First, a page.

[A]ny means necessary will be seized upon in order to retain the subject’s very faculty of perception under the empire of power — from the tactical use of drugs and toxins to the fanaticisation of masses, via (and this is doubtless the principal procedure) acculturation, education, and the disciplining of the ear and the gaze. Learning how to see, how to hear, knowing what to touch and when to touch it: this is what is implied by the administration of the sensible in its educative or disciplinary (depending on your point of view) dimension. It lays the groundwork for an ethics and a policing of the sensible.

This is not to forget Michael and Ed’s own emphasising of multiplicity but this is something that I think requires more emphasis at present to counteract prevalent understandings and thought processes — the productive engine of difference must be more effectively distinguished from the consolidatory and hegemonic functions of administration.

In this sense, it would be just as easy to have titled my post “Patchwork is Not Just a Model” but I am anxious to guard against potentialities of slipping back into hegemonic administration — at least at this stage.

Nevertheless, Michael’s later suggestions remain cogent and necessary to keep in mind. I will concede that much. It is not my intention to throw the baby out with the bathwater but I nevertheless want to taken it out and dry it off before putting it back in something else…

Michael concludes, leaving much more food for thought:

Another important consideration here is that modelling is required if we are interested in assisting others to reproduce – with the necessary modifications to fit bioregional specificity – patches in a similar vein as ours. Reproducing like-oriented patches would help bolster our own patch viability via networking cross-patch alliances resulting in trade, mutual protection pacts, etc.

Complex socio-ecological situations call for adequately complex cognitive and technical models [plural] that navigate the twin-errors of reductionism (which would fail to track the flows and functions of everything from food-chains to human cognition to swarm dynamics) and the kinds of over-articulation that outstrips our capacity for comprehension, resulting in systemic psychological and social dissonance.


We know that any particular patch is much more than its abstract diagram and models, just as we should (for the reasons outlined above) be aware that patchworking as personal-to-social endeavor seems to require such ontographies to navigate effectively.

The Swarming Face of Eerie Capital

There is something to be said for the new ways we are now imaging the unknown in contemporary science fiction.

Philosophy has often utilised these pulp horror instantiations of the Alien Other and the Outside and put them to work in its thought experiments. Cthulhu in the works of H.P. Lovecraft is perhaps the best known example in this corner of philosphere. The mysterious agency of plant life is another one (and one I think about a lot, as it is found in one of my all-time favourite films, Philip Kaufman’s Invasion of the Body Snatchers).

John Carpenter’s The Thing may be the best, and it has been used on numerous occasions to describe the outsideness of capital as a shapeshifting, all-consuming but also nefariously stealthy planetary infection, extracted from the earth, having lain dormant for millennia, waiting to pray on the human. This example has long been my favourite and it has various antecedents in b-movies such as The Blob, used brilliantly by Reza Negarestani in Cyclonopedia to connect capital’s “blobjective” nature to Middle Eastern religion, mythology and oil. It is “geotrauma” given a foot soldier — matter will have its revenge on the naive human endeavour of extraction.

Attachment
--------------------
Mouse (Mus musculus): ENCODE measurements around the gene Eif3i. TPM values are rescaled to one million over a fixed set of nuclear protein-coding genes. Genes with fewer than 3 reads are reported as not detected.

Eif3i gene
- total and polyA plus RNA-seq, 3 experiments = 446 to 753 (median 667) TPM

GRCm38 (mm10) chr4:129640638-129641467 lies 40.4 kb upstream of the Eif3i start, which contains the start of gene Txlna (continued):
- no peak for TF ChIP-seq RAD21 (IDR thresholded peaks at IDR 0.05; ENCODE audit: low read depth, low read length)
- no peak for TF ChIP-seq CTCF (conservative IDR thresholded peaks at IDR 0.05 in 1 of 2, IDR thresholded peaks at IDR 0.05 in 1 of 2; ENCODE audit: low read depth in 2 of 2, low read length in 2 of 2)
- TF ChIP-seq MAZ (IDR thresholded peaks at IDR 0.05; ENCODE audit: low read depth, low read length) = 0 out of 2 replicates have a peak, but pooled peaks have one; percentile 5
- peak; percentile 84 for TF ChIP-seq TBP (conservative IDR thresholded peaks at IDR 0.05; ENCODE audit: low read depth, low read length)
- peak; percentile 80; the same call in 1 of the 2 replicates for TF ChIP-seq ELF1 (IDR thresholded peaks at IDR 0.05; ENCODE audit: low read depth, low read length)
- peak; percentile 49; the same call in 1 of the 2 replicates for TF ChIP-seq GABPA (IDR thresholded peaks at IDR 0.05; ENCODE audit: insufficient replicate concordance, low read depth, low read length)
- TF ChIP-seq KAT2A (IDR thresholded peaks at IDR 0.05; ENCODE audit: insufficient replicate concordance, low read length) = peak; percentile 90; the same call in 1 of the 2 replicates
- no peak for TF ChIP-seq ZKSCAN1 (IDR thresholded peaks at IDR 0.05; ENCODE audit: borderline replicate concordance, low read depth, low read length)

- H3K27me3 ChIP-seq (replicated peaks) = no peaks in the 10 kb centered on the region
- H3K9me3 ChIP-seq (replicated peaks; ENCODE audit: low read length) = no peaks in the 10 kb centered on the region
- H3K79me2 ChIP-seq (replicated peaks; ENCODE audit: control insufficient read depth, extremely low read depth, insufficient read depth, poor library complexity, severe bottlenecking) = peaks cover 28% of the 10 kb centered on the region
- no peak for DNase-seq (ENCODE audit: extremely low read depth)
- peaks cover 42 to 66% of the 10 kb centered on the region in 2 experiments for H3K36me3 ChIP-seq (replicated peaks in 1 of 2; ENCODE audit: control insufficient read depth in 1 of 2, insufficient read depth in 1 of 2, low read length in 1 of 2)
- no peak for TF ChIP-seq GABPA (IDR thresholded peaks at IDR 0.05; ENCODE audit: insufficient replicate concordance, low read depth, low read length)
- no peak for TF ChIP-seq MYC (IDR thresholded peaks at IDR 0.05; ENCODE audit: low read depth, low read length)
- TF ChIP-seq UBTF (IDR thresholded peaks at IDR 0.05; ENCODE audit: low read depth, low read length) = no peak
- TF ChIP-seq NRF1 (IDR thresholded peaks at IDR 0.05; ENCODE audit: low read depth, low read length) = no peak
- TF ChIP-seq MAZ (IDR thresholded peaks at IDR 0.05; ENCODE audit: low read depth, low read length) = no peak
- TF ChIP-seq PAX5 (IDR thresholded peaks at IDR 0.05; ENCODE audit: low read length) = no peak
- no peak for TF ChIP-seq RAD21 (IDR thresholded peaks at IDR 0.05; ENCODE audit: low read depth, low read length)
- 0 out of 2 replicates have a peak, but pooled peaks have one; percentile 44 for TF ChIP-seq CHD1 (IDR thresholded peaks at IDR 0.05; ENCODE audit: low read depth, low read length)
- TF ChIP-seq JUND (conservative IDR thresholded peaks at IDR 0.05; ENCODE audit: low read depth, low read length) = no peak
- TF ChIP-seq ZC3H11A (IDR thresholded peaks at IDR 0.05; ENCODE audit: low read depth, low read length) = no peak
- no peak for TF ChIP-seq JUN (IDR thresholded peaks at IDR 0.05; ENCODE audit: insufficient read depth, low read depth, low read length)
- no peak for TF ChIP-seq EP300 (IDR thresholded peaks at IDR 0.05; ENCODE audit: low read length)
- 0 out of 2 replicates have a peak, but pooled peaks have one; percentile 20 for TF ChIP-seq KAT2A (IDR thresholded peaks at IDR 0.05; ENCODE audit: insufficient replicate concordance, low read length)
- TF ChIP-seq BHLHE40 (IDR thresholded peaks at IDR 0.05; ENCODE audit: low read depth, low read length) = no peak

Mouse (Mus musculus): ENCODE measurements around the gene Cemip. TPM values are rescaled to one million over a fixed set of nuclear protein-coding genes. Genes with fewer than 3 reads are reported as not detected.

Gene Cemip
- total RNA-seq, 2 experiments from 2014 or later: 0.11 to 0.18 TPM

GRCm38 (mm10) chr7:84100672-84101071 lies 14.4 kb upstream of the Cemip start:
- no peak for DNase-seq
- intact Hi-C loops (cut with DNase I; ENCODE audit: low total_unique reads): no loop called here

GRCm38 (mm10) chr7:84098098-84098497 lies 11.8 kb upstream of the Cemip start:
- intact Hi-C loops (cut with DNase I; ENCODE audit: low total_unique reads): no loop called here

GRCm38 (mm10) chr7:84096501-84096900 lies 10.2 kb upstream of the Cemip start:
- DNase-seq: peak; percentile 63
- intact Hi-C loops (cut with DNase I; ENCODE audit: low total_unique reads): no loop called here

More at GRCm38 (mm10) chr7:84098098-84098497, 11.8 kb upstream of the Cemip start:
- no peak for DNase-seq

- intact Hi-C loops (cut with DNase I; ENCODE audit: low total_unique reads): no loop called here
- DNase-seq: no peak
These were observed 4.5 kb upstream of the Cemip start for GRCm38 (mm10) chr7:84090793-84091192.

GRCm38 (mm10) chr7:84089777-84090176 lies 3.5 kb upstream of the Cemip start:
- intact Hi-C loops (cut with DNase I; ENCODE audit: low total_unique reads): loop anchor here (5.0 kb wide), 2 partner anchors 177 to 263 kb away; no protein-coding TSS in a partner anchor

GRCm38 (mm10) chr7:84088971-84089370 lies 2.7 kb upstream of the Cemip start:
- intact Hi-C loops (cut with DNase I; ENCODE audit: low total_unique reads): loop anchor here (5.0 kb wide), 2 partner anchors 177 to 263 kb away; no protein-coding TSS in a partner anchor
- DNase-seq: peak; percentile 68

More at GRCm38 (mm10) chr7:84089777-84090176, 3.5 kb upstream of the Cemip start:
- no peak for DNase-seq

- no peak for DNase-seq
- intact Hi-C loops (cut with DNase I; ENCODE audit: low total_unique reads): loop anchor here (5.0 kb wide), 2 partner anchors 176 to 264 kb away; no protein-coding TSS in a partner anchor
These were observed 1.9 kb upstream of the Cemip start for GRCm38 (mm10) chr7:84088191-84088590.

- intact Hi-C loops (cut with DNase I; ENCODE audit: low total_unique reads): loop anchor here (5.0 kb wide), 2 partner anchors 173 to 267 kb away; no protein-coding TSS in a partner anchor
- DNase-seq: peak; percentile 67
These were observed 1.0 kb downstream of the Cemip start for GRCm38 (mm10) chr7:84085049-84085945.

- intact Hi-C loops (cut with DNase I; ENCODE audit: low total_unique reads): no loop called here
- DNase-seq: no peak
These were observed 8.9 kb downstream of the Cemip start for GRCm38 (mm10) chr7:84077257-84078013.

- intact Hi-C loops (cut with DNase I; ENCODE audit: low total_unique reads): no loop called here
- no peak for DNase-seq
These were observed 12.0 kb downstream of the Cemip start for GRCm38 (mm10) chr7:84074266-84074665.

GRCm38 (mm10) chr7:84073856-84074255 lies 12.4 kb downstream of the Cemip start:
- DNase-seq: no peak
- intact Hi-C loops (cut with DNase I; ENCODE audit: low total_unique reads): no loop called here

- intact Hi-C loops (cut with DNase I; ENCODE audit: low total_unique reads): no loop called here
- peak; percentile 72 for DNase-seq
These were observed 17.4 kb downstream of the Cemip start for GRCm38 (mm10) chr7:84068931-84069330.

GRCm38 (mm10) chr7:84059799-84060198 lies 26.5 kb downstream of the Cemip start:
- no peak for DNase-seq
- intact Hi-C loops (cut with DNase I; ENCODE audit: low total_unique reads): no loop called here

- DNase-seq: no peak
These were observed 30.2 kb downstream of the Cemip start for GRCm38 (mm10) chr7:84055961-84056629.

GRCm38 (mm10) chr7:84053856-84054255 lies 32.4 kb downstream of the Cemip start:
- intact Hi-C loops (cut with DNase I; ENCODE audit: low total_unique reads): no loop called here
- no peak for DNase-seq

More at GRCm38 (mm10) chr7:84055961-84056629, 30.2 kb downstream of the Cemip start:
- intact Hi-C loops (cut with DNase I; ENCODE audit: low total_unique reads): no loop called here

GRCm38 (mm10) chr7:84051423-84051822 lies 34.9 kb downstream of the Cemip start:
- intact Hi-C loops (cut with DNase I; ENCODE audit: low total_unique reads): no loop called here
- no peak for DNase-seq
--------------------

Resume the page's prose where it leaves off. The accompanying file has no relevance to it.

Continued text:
There is a new dominant visual for this force, however — one that is perhaps inspired by the “black smoke monster” in Lost

It shares many of the qualities of The Thing, with its talents for shapeshifting and impersonating human life. It also has a certain templexity, coming from the deep past but signifying a kind of unknown (and somewhat “future”) technology. It is a time-twisting, nanomachinic entity whose primary “form” is one of formless dispersion. It’s “call” — the hyperactive, mechanical but also magpie-like ratchet-click that echoes around the jungle — and its predilection of random deforestation connects it more explicitly to the horrors of reckless industry whilst retaining a fundamental unpredictability that makes it one of the most enigmatic cogs in the plot’s early seasons.

I’ve more or less blocked out the unfortunate turns taken by Lost‘s later seasons from memory but I have strong memories of the fan theories that proliferated online during the first few seasons. The smoke monster remains in my mind as a kind of unknown technology that haunts us from a past future, something we are yet to discover and bend to our will (on this timeline), echoing the fears so often associated with AI and robotics but completely devoid of the human shape common to the figure of the “slave”.

(There is probably a lot more to be said for the racialised nature of the scene embedded above in this respect, reminding me of a previous post exploring the racialised symbolism of Ridley Scott’s Alien, and Arthur Jafa’s analyses of the Alien as the “bad “n*****”.)

The acutely unquantifiable nature of the smoke monster in those early seasons seems to have permeated into all corners of sci-fi, particularly recently. They seem to be all over the place nowadays. 

I’m reminded of the Cthulhic variation in Arrival…


and also the strangely agentic “void” in this new (and bit shit) Netflix film called The Beyond which I watched the other day.

What is notable about these later examples, however — and minor spoiler alert here, I suppose — is that what is repeatedly challenged is our suspicion of their swarm-like nature. Our fear of the hive-mind, or of a more general atomised form of alien, is ridiculed. In each case, these swarms, whether appearing as smoke or as an otherwise unidentifiable collection of agentic particles, are treated with hostile suspicion which later underpins the tragic irony of our (near-)downfall as we attack (or nearly attack) an unknown entity that has, in fact, been sent to save or protect us.